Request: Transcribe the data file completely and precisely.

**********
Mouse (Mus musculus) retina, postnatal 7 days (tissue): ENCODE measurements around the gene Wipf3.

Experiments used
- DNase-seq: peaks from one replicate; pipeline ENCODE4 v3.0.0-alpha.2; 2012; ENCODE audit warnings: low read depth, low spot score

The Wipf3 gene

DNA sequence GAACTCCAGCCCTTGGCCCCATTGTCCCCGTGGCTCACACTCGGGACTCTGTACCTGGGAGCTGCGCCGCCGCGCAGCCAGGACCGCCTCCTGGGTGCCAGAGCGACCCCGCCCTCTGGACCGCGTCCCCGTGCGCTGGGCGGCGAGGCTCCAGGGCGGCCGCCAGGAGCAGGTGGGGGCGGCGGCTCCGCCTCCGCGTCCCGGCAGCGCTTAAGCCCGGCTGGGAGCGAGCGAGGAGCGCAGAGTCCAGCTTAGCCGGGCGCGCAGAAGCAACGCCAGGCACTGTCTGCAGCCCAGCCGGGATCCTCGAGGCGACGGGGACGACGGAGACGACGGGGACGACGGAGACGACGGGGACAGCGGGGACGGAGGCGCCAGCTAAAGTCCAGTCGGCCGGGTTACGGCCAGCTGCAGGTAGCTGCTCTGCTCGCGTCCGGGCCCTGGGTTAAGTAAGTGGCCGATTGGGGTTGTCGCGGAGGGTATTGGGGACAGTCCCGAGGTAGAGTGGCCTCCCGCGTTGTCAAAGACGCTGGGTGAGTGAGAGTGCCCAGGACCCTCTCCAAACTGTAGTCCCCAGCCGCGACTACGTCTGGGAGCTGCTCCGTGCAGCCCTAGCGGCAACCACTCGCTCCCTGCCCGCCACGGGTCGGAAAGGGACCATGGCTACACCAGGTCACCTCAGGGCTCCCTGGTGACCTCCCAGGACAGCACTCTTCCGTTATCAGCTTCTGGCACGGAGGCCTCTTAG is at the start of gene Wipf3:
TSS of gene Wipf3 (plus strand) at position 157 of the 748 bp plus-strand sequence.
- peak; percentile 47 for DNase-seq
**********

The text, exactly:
Mouse (Mus musculus) retina, postnatal 7 days (tissue): ENCODE measurements around the gene Wipf3.

Experiments used
- DNase-seq: peaks from one replicate; pipeline ENCODE4 v3.0.0-alpha.2; 2012; ENCODE audit warnings: low read depth, low spot score

The Wipf3 gene

DNA sequence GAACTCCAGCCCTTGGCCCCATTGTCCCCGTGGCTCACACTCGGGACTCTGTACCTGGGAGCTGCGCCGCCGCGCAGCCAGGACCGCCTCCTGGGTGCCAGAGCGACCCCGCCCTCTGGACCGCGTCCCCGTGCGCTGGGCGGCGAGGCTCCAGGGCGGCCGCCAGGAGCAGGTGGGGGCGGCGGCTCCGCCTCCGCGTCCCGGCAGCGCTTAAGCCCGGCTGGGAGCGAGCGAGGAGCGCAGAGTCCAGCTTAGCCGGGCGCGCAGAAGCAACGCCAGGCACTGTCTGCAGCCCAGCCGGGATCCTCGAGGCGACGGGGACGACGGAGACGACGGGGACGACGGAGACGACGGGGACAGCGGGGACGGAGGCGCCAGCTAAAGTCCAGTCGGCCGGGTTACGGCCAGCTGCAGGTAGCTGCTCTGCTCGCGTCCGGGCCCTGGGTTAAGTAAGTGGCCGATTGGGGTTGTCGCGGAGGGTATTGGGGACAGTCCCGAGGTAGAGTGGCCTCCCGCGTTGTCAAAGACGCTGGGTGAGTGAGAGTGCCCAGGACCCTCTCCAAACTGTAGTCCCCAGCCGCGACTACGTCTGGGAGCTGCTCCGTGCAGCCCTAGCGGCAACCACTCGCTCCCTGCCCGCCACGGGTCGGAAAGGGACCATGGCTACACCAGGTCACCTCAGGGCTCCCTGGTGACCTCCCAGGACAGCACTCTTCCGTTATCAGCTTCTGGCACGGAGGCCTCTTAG is at the start of gene Wipf3:
TSS of gene Wipf3 (plus strand) at position 157 of the 748 bp plus-strand sequence.
- peak; percentile 47 for DNase-seq